Law Enforcement Busts Illegal Weed Growers in Mason, Thurston Counties


Law enforcement busted large-scale illegal marijuana grow operations near Shelton and Lacey on Monday. 

The Mason County Sheriff’s Office served warrants along with the Washington State Patrol and the state Department of Ecology, according to a Wednesday social media post announcing the busts. 

The criminal operations were run by organized “Chinese nationals” who were shipping the marijuana to the East Coast to be sold at higher prices, according to the Mason Sheriff’s Office.

Profits from the sales are used to support other criminal activity, the Sheriff’s Office post says. An investigation into the activity in Mason and Thurston counties is still ongoing. 

Similar operations have taken place in Washington state since 2017 when nearly 50 warrants were served by the Grays Harbor Drug Task Force, according to the Sheriff’s Office. 

Other states such as Colorado, Texas and California also have seen similar organized operations.

Chief Criminal Deputy Ryan Spurling told The Olympian Thursday that these investigations often start with tips from the public. “They know what’s going on in their neighborhood,” Spurling said. “They know what’s normal and when they see something out of normal, it’s great they report it.”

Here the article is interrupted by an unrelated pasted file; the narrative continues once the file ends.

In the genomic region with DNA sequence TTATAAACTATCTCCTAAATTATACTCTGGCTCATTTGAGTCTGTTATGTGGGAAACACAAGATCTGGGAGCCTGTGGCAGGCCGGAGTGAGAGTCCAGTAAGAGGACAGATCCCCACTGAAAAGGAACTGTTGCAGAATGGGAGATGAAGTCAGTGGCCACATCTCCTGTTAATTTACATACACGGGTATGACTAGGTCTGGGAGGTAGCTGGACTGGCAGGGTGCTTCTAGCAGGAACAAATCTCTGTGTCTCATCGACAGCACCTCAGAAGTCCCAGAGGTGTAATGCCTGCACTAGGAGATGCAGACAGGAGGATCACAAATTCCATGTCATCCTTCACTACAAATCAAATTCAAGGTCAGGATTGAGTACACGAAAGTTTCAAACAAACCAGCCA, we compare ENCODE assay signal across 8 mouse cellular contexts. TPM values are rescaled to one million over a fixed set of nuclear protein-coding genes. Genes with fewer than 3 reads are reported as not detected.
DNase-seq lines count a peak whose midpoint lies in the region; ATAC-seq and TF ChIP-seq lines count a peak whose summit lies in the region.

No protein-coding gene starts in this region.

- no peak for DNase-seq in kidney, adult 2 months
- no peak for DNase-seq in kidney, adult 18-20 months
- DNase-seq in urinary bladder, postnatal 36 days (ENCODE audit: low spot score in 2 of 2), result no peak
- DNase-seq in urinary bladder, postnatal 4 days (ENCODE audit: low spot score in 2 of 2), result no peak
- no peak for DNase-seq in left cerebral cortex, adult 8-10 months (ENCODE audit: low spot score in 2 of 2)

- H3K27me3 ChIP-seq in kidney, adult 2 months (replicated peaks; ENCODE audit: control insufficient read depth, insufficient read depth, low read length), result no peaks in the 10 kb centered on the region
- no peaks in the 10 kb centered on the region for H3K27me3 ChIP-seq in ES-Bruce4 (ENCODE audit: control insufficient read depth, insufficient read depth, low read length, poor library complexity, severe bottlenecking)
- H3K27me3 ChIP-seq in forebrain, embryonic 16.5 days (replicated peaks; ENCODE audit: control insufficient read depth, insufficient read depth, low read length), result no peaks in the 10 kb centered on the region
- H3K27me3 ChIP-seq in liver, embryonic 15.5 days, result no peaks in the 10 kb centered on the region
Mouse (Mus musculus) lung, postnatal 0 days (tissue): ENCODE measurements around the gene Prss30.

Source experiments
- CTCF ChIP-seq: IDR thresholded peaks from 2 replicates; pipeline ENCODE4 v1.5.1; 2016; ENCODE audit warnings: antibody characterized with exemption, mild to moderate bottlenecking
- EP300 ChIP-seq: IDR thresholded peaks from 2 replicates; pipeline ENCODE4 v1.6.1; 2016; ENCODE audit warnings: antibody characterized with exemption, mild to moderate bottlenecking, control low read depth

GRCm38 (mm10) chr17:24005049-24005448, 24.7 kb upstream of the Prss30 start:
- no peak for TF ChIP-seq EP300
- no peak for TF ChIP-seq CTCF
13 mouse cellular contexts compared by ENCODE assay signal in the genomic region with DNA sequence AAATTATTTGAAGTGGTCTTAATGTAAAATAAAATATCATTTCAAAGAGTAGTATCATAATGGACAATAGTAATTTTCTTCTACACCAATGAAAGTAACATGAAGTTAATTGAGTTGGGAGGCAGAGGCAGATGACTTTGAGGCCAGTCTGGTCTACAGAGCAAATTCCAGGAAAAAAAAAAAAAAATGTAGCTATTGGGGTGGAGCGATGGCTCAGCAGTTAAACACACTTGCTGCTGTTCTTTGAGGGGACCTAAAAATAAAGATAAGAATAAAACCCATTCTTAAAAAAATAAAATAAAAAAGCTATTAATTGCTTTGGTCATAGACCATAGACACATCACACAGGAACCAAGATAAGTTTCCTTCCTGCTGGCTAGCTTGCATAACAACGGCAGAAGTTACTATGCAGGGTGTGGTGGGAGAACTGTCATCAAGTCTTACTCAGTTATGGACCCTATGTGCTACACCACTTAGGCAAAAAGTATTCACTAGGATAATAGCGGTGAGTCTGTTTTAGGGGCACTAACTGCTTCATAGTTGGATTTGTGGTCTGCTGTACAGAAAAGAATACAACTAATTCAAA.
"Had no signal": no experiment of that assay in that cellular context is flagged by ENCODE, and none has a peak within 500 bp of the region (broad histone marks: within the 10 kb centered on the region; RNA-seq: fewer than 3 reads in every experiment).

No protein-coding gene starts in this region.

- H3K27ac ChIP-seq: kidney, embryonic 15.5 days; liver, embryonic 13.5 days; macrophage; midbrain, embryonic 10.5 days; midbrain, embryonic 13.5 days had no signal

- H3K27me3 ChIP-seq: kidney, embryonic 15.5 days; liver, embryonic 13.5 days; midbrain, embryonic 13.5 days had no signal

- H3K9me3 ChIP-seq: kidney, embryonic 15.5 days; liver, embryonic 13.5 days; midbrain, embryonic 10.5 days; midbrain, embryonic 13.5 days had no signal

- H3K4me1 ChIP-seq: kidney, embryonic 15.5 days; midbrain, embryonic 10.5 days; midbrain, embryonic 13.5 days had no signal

The Olympian has requested more information on the busts and any arrests from the Mason County Sheriff’s Office.

The Sheriff’s Office listed several health and safety concerns posed by illegal marijuana grow operations in its post. Such activity often involves converting residential homes into grow rooms with ventilation and filters to mask the odor. 

Water and chemicals are often stored near exposed electrical wires that run to overloaded breaker boxes and heat producing items such as grow lamps and heaters, the Sheriff’s Office said.

The chemicals are dumped into septic and sewer systems that can drain into ground water near wetlands and waterways, the post added. 

Mold also tends to grow in homes with these operations and is expelled outside through ventilation systems. Cleaning these homes can cost thousands of dollars, according to the Sheriff’s Office.